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Paris prosecutor calls for life in Rwanda genocide case

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The prosecutor of a special Paris court set up to try Rwandan genocide suspects called for life sentences Monday against two former mayors accused of taking part in the mass murder of Tutsis.

Winding up a two-month trial, prosecutor Philippe Courroye accused Octavien Ngenzi, 58, of acting as a "leader" and Tito Barahira, 65, of "wielding a machete" in the April 1994 bloodbath.

The two -- former mayors of the small town of Kabarondo -- are accused of participating in "massive and systematic summary executions."

At least 800,000 people, most of them minority Tutsis, were slaughtered across Rwanda after the death of the Hutu head of state, Juvenal Habyarimana, on April 6 1994.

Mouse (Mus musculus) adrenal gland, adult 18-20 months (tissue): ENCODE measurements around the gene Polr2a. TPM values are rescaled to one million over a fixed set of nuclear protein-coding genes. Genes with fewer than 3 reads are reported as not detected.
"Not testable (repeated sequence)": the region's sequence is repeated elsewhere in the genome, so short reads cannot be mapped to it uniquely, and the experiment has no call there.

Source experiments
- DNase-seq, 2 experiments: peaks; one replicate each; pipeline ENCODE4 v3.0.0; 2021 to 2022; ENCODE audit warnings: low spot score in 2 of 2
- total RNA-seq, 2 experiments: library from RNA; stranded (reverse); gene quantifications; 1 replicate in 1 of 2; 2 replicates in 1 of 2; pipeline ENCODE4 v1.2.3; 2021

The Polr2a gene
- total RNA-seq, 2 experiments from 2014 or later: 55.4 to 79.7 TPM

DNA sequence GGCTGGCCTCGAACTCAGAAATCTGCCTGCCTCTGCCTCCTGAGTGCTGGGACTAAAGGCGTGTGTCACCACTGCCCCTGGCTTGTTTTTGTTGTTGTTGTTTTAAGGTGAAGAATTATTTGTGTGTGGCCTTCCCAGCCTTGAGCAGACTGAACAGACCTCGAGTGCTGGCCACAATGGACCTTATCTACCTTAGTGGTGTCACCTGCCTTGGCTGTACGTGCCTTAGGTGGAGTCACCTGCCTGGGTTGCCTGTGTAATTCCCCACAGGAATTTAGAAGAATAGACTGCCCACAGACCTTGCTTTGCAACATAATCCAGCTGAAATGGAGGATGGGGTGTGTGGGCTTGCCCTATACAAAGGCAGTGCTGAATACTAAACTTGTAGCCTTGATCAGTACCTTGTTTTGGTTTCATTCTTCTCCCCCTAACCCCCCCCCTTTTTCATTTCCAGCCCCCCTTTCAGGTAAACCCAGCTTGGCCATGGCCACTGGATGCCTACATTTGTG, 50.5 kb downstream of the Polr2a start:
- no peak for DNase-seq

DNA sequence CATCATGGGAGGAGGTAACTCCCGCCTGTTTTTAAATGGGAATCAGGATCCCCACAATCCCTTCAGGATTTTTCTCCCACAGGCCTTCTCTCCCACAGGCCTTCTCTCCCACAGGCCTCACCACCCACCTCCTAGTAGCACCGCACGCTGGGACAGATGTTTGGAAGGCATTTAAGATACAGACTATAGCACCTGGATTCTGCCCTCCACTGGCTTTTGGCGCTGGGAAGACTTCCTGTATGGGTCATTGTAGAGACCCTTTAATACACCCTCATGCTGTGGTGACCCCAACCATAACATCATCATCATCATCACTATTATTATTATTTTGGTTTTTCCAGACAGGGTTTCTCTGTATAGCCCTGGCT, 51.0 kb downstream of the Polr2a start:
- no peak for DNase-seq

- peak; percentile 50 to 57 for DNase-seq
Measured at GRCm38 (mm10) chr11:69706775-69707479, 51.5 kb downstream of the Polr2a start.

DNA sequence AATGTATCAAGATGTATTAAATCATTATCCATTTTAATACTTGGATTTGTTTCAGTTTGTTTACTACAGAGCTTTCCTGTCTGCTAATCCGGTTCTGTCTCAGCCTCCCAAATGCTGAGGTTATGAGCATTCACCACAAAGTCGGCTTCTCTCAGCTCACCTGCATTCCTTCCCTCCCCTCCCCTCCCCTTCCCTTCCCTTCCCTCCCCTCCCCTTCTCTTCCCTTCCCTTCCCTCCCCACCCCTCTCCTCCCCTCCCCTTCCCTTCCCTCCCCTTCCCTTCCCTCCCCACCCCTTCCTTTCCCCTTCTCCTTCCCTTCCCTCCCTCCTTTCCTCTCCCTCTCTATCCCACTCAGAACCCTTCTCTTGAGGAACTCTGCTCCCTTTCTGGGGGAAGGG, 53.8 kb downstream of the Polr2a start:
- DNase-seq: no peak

More than 2,000 people were killed in a single day in Kabarondo, hundreds of them in the town church where they had taken refuge.

It is the second trial for crimes against humanity and genocide by the special Paris court set up to prosecute Rwandan genocide suspects who fled to France.

A verdict in the trial is expected Wednesday following arguments by defence counsel on Tuesday.

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